This article details a team’s experience in implementing pair programming as a way to get work done as part of its agile transformation. It delves into the many positive results from the pairing experiment, as well as some of the negatives that were encountered, and weighs whether developers think pair programming is a worthwhile endeavor.
Mob programming is a software development approach where the whole team works on the same thing at the same time, in the same space, and at the same computer. Collaborating like this can have great benefits for everyone involved. Here, Woody Zuill details some practices his team uses to make this collaboration work for them.
Agile is recognized as a system-software development approach used to get quick feedback to keep the customer involved at every stage, build a disciplined team, and have working software at any given point in time. Sameer Arora writes on how things can fall out of place when agility on the programming side is ignored.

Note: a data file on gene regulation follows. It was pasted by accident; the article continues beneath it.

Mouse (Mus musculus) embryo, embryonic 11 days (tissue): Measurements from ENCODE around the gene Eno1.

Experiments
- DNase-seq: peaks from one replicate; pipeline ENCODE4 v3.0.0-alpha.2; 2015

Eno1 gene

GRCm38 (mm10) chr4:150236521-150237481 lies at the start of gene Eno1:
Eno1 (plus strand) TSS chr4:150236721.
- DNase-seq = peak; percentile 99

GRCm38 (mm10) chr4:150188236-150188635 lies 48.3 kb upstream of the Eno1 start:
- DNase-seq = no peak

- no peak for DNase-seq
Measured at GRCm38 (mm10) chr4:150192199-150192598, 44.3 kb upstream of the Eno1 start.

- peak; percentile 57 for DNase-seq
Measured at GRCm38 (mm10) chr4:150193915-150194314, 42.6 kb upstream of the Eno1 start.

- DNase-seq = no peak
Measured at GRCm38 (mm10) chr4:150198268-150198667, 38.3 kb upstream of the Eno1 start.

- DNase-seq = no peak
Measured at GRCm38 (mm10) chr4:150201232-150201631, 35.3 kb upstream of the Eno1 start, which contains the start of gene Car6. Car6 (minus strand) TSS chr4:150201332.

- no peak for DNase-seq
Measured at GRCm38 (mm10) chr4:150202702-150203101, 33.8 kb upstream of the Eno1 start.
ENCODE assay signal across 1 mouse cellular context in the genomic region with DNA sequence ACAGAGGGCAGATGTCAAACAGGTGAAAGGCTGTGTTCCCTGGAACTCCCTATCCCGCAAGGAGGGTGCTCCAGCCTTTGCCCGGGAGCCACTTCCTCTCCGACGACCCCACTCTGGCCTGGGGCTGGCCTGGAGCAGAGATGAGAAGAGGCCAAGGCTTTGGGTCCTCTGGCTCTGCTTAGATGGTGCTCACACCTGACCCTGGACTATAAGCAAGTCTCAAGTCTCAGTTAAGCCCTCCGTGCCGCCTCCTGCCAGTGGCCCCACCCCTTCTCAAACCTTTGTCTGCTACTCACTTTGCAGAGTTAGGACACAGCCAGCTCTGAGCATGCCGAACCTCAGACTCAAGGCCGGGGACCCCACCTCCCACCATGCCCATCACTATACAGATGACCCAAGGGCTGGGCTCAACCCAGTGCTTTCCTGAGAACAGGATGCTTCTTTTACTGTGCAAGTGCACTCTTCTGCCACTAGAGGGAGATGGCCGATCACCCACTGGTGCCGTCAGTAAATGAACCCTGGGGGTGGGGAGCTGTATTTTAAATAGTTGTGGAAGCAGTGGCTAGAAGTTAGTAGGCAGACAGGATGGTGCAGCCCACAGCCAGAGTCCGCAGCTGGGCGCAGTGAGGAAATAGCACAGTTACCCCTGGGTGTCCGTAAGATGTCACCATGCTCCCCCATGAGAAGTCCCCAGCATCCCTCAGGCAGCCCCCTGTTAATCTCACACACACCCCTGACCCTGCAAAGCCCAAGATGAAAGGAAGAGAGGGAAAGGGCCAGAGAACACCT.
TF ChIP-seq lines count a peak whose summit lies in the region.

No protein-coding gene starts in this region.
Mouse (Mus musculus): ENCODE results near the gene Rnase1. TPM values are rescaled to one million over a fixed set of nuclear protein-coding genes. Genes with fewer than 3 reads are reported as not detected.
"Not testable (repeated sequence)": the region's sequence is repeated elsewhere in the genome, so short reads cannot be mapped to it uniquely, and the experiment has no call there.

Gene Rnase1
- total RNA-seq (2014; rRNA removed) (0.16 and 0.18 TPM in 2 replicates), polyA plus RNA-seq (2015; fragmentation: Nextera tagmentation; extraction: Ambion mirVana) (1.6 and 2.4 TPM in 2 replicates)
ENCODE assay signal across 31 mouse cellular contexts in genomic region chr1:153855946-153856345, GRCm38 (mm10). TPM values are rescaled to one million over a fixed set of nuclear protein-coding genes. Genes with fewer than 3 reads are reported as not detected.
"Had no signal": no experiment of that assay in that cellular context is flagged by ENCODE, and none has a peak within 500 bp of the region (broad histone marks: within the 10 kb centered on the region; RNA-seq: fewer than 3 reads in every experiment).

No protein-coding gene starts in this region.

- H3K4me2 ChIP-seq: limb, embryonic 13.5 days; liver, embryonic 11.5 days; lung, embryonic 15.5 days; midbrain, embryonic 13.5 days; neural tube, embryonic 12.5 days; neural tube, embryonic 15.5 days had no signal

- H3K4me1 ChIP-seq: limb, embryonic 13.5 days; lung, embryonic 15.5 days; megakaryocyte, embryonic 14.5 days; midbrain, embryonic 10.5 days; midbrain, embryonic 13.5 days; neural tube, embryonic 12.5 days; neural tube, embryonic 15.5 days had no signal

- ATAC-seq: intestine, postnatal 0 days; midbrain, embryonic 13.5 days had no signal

People are creatures of habit, particularly programmers: We seek consistency, whether it is the tried-and-true waterfall/SDLC method or our morning routine of reading the newspaper with a hot cup of coffee. Companies or projects looking to adopt an agile process neglect the fundamental concern of an individual developer: "What will my day to day look like working in an agile environment?"
Pair programming is an Agile practice that has been shown to greatly improve code quality without a huge increase in development time. This article explains the ins and outs of pair programming and some things you need to consider before you tell team members to grab a partner and get programming.